Crab Orchard & Egyptian Railroad, Marion, Illinois

In August 1972, a newly formed corporation called American Train Heritage, Inc. purchased their first piece of a projected steam railroad tour train dream for the Crab Orchard and Egyptian Railroad. The company comprised of Hugh Crane, Herb Soberg, Bill Schreiber and 300 stock holders, had a goal of restoring the old Illinois Central depot and reconstructing a steam locomotive tour train to run from Marion out into the Crab Orchard Wildlife Refuge and back.

In this month they leased the depot from Illinois Central and were able to procure a caboose which was once part of the Elgin, Joliet and Eastern railroad.

The following month, in November, they located and bought a Columbia type 2-4-2 steam locomotive #5 built by H.K. Porter in 1946 for the Central Illinois Public Service Company as a switch engine to move coal cars. The locomotive was found in a museum in Wisconsin and arrived in Marion in the following year of 1973. Along with the locomotive, the CO & E also procured five passenger cars built in the 1920’s which had fallen out of use in the Illinois Central Commuter system in Chicago. One of these cars was modified for special events by the installation of a piano and stage.

The leased depot, built in 1912, was restored to its original condition. The original potbellied stove that used to sit in the depot was located in a Mt. Vernon shop and purchased for the depot along with period lighting reminiscent of the 1920’s. A gift shop was owned and run by the Southern Illinois Arts and Crafts Guild inside the depot as well as Crane’s Roaring 20’s soda fountain and gift shop.

The inaugural run for the railroad was held on May 29, 1973. Dignitaries present for the event were Congressman Kenneth Gray, Senator Gene Johns and Marion Mayor Robert Butler. In the first summer of operation as a tour train the line was hosting 1,000 riders a week. Of which, many were from other cities in Illinois and a significant percentage were out of state visitors who came here for the train ride. The train covered a 14 mile round trip tour in 1 hour and 15 minutes traveling at 15 MPH.

The railroad was featured in the Sunday Magazine of the St. Louis Globe-Democrat in October 1974, Rail Classics Magazine in the summer of 1976, the cover of Rail Fan magazine in July 1980 and numerous other publications.

In 1975, the company acquired another steam engine locomotive #17, built in 1940 by the Canadian Locomotive Works.

In 1976, Illinois Central decided their freight runs to Marion from Carbondale was not cost effective to maintain and was preparing to abandon the tracks.

On July 14, 1977, a fire did serious damage to the old depot building and two of the CO & E passenger cars parked adjacent to the depot. This dealt a serious setback to the tour company.

Before the year was over, the CO & E and the City of Marion teamed up to buy the I.C. depot and 8.5 miles of track to the Crab Orchard Refuge for $500,000. The City came up with $200,000 and CO & E sold stock to cover the other $300,000. This now made the CO & E a common carrier with its own short line.

On October 18, 1977, the CO & E ran its first freight run using steam engine #5.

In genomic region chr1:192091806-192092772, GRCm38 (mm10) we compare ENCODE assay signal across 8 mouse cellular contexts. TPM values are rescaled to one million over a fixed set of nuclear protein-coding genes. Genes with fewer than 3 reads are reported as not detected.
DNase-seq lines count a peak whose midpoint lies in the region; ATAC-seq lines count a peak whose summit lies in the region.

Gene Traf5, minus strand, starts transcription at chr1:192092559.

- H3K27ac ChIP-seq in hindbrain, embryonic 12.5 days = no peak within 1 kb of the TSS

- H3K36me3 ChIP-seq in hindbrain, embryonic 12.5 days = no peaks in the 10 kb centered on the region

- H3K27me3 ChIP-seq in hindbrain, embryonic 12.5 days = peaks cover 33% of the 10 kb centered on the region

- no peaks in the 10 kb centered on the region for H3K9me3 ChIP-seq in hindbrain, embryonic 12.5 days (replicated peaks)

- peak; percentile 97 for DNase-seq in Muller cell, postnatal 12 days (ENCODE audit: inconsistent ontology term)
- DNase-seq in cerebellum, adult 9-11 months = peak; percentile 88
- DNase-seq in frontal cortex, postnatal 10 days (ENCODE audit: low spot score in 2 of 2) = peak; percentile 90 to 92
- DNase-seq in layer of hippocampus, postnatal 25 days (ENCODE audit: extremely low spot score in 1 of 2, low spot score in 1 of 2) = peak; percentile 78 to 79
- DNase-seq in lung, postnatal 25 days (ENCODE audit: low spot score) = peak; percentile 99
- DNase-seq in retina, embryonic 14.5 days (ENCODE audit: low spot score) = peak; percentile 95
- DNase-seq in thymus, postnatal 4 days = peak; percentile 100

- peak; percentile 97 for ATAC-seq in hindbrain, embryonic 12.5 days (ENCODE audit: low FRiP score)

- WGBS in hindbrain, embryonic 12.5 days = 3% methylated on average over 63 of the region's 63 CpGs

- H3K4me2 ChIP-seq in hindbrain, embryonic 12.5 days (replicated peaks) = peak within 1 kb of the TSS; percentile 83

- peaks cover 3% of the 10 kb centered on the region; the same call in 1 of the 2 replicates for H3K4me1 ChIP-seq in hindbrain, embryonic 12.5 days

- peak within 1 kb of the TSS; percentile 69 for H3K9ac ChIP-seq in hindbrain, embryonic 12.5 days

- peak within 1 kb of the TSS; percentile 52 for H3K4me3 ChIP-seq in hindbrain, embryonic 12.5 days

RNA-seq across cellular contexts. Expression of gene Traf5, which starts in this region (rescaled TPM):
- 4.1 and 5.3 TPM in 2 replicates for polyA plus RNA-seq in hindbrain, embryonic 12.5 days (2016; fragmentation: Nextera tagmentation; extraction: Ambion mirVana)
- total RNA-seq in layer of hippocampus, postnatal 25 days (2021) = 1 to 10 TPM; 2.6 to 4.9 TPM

In 1978, with the freight business picking up, the tour train schedule went to Sundays only and was completely discontinued in 1979.

In December 1978, the company leased 100 flat cars from Itel and started offering a piggyback service using a ramp at the west end of their line. An additional 100 flat cars were purchased in September 1979 from the now defunct Erie Western Railroad. The piggyback service is run under the Southern Illinois Piggyback Company which is under contract to the CO & E.

In July 1979, their #17 locomotive was put into service after doing repairs and restoration on it after its purchase with what time they had available. This engine was sold in 1987 to an Iowa rail company.

The company has 500 distinct trailers which can be seen almost everywhere in the country. They are adorned by the company’s triangular herald and a picture of a large orange pig riding engineer style on the #5 engine with the inscription Pig Hogger.

In 1985, their remaining steam engine #5 was sold and resides in Jackson, Missouri. The following year, in 1986 they purchased two diesel engine SW-1200 engines, one was #1147 named Herrin, it was painted black and orange after the Herrin colors and was sold to the city of Herrin in 1987.  The other was #1161, named Marion and is still their chief engine to this date.

In 1994 they purchased a 1953 engine from Sahara Coal Co., which they still own but at this date in 2013 is out of service.

In December 2012, Progressive Rail out of Lakeville, Minnesota purchased the CO & E system and as of this writing in February 2013 they have plans to increase traffic on the lines with a possible eye to restoration of the depot and a steam tour train.

Of the original owners, Bill Schreiber died in 2006 and Hugh Crane passed away in 2012. The only original owner left is Herb Soberg.

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(Data from Crab Orchard and Egyptian Archives and Edward Bridges Collection; compiled by Sam Lattuca on 02/11/2013)

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